Dog stays in position until owner releases them. 

Laying the foundation:

  1. Ask the dog to sit or lay down, and give him a treat (but no click/”yes”). Then immediately release him with the words “okay” as you take a step backward to encourage him to get up and move with you. This teaches your dog that he sits/lays down and needs to stay in that position until he is released with your verbal release cue. Fade out the backward step over time.
  2. Add duration. Return to the least distracting environment and begin to add duration. Your dog now needs to hold the sit/down for 1 second/Treat, 2 seconds/T, 3 seconds/T. Build up to 15 seconds. Then move to another environment and start again with a 1 second/T. Always release with your release cue “okay”/CT. Vary the duration, don’t always make it harder.
  3. Add distance. Here your dog must maintain his sit/down as you take a step away from him and back towards him. Cue your dog to sit or down, lean away from him and Treat. Next time, take 1 step away from and 1 step back towards him and treat. Gradually, increase the distance a step at a time. Always release with your release cue “okay”/CT. Vary the distance, don’t always make it harder.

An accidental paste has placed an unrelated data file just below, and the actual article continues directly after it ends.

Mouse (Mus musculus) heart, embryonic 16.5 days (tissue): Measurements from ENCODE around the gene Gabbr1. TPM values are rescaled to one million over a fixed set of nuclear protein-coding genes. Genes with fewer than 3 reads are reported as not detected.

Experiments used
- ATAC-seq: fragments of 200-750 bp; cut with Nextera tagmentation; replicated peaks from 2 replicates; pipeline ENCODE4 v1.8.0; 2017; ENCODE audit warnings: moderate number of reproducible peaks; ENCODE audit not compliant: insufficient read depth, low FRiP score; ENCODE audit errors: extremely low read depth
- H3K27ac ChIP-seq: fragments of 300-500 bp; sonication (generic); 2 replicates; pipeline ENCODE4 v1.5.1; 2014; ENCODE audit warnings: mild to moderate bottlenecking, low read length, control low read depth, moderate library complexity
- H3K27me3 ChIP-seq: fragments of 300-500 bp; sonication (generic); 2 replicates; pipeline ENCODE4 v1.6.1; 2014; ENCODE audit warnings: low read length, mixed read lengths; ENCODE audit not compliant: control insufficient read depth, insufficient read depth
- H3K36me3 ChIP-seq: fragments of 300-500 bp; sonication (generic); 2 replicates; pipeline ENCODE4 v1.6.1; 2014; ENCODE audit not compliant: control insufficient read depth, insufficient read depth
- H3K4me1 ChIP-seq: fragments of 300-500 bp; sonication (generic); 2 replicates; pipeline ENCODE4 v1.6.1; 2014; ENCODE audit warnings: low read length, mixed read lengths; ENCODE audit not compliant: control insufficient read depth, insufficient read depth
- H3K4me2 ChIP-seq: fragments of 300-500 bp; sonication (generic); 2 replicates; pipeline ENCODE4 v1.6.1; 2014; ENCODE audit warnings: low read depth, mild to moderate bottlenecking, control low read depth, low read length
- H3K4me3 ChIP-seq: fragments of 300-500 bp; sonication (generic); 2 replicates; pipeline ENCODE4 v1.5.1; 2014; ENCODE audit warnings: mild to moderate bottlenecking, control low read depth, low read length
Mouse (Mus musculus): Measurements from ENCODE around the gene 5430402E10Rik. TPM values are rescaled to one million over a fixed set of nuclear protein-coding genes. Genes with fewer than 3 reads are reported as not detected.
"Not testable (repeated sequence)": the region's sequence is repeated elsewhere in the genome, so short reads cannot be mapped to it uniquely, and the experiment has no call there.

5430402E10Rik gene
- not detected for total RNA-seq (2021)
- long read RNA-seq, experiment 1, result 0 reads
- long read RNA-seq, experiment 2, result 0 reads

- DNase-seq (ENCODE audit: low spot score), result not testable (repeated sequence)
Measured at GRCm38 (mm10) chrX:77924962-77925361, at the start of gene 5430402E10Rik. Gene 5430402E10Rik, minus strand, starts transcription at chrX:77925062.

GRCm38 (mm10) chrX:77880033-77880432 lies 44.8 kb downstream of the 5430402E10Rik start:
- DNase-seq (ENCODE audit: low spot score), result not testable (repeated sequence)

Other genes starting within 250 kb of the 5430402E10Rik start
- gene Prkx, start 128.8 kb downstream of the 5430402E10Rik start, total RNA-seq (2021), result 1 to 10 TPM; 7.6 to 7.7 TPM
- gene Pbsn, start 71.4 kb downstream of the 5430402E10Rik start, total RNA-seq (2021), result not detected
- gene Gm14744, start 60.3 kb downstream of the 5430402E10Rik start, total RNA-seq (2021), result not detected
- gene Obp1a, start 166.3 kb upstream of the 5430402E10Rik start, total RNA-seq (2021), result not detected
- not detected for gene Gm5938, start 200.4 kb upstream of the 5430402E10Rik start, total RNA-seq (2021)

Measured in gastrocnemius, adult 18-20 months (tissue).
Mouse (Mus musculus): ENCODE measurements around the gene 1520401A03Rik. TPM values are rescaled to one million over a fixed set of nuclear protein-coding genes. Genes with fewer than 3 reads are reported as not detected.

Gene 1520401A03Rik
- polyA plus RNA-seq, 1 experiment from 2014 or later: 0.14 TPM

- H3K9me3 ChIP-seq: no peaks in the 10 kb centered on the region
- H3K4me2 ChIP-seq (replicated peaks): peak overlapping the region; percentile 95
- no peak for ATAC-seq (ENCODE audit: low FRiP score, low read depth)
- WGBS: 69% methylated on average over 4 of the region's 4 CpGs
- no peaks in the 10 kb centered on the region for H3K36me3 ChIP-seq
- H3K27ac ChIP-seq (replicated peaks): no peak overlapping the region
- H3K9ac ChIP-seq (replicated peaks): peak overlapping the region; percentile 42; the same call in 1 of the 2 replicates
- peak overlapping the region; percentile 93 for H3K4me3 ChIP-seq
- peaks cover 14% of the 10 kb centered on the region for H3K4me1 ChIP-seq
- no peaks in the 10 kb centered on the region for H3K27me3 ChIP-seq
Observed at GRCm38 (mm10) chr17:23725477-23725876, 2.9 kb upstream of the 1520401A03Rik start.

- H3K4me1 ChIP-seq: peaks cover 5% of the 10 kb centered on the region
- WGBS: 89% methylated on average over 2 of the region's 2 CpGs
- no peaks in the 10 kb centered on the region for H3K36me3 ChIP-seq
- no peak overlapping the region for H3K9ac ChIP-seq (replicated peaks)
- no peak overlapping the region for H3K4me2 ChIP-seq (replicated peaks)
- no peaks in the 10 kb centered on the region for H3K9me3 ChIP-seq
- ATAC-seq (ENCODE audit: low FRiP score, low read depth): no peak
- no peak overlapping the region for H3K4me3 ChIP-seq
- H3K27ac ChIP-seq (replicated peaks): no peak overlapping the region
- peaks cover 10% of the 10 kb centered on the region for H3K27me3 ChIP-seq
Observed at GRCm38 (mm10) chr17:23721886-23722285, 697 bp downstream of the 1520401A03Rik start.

Helpful Hints
• When teaching duration or distance, if your dog breaks the sit/down, you have increased the time/distance too rapidly or the environment is too distracting. Go back to a shorter time or fewer number of steps.
• Vary the duration or distance so it is not always more difficult with each repetition. Sometimes you will ask for 5 seconds, other times you will release immediately.
• With each repetition, reward your dog with a treat while he is in the sit/down position (but do not click), then release his sit/down with your “okay” cue, then CT.

Tori Peterson